Flirts to flit tailor.
CAPTAIN VIVIAN'S MOTION.
Belfast, 11Ih June 1858.
Scat—The importance of the question raised by Captain Vivian'e motion can hardly be overrated. The single objection to the abolition of double go- vernment in the army is that it might increase Parliamentary corruption: but this may be prevented by leaving the patronage and discipline in the. hands of the Commander-in-chief, as at present : reserving to the Minister the power of setting aside the decisions of the Commander-in-chief, with the obligation of stating his reasons in writing.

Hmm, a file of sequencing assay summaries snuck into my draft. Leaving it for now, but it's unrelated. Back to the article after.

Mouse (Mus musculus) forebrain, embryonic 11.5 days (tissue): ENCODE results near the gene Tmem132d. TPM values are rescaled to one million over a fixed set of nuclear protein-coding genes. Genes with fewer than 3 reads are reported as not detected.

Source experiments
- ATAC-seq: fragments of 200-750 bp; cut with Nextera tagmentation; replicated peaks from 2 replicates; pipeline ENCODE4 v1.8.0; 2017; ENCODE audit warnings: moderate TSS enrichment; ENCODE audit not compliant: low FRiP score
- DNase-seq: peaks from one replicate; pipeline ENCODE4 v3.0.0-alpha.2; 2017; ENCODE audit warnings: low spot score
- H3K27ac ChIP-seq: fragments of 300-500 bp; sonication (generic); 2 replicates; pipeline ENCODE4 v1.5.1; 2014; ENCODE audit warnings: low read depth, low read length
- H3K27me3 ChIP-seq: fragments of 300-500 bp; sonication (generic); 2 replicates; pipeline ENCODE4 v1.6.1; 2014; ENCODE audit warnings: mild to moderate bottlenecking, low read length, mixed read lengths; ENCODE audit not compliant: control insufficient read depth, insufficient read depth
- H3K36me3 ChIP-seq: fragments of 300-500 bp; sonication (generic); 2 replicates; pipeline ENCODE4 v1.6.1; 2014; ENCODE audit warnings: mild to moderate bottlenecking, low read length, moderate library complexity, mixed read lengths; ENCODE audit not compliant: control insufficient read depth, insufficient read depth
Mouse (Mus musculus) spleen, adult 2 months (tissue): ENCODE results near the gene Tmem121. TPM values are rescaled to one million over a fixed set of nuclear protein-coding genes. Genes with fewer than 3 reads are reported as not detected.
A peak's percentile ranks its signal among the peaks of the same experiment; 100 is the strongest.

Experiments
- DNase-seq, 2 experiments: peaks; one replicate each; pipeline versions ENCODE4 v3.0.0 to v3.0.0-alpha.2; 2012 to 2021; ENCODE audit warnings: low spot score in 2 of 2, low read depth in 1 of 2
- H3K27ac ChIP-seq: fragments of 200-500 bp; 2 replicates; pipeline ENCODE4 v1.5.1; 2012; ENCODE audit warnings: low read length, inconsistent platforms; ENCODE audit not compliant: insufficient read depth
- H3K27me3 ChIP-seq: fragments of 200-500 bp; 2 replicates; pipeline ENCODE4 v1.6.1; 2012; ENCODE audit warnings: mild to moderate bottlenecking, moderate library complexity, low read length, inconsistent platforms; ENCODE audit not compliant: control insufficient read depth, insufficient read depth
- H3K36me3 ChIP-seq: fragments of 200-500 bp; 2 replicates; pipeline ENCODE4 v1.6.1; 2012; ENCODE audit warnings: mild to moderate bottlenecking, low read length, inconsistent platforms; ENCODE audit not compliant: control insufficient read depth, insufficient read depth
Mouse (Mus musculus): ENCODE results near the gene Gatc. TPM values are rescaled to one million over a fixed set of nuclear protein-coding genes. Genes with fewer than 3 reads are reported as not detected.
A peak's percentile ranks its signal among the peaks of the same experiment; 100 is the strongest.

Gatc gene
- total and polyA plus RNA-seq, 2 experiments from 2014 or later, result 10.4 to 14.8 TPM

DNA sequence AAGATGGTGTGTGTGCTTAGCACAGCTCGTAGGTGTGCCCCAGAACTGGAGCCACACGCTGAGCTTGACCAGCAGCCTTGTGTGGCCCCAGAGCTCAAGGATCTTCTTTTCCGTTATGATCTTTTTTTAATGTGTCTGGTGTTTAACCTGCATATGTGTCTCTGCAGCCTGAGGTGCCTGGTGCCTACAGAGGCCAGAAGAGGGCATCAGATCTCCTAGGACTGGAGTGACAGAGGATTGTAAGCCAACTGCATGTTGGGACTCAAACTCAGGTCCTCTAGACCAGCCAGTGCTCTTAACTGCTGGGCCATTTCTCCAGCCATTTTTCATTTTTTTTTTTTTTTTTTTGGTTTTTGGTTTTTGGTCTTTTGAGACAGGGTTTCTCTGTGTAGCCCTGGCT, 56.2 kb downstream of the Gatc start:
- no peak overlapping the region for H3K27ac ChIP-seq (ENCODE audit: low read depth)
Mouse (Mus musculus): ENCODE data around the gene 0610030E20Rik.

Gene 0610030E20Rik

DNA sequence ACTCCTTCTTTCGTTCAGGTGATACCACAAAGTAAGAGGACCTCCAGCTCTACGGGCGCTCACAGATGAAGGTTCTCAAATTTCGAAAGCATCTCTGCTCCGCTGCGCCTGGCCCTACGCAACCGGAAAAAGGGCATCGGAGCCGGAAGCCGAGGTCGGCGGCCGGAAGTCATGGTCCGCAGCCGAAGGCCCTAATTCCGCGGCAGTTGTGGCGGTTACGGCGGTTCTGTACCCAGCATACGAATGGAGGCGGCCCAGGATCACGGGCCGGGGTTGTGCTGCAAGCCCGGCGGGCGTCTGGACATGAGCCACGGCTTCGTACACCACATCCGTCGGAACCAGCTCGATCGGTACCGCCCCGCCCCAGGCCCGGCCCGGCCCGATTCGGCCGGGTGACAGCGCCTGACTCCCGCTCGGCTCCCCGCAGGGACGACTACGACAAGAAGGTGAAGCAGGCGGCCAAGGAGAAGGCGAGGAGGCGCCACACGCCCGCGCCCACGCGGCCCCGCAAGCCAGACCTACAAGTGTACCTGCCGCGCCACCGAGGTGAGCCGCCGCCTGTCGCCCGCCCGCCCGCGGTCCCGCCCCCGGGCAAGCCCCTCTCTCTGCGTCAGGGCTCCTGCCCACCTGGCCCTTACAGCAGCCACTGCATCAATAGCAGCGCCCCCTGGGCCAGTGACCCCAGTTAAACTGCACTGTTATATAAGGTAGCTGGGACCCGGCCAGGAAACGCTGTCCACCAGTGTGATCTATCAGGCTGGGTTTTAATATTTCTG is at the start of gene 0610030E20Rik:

The 'relation of the Minister of 'War to the Commander-in-chief ought to be precisely that between any Parliamentary Minister and the permanent head of his department. Except that as the army must look to a military man as its commander, the Commander-in-ebief must have a higher osten- sible position and larger powers than the head of a civil department. But the principle of the relation between the Parliamentary Minister and the. permanent staff is the same in all departments : and its civil as well as in- military departments, the patronage ought to be intrusted_ as much as possible to the permanent heads : partly in order to avoid Parliamentary corruption, and partly because it will thus be really better used.